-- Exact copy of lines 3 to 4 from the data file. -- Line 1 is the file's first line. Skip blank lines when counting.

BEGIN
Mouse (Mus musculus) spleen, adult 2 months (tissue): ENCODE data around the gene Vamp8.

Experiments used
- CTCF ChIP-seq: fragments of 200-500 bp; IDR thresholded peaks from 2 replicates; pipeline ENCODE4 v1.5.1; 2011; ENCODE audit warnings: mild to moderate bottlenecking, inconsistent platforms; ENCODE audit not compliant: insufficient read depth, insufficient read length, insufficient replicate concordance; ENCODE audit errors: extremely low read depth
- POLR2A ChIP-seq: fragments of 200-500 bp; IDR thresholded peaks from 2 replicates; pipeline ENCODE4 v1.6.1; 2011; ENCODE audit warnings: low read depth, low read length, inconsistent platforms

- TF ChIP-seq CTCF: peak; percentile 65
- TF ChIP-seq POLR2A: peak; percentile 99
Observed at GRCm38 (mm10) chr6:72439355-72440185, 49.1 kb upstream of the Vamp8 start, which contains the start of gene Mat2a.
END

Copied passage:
- CTCF ChIP-seq: fragments of 200-500 bp; IDR thresholded peaks from 2 replicates; pipeline ENCODE4 v1.5.1; 2011; ENCODE audit warnings: mild to moderate bottlenecking, inconsistent platforms; ENCODE audit not compliant: insufficient read depth, insufficient read length, insufficient replicate concordance; ENCODE audit errors: extremely low read depth
- POLR2A ChIP-seq: fragments of 200-500 bp; IDR thresholded peaks from 2 replicates; pipeline ENCODE4 v1.6.1; 2011; ENCODE audit warnings: low read depth, low read length, inconsistent platforms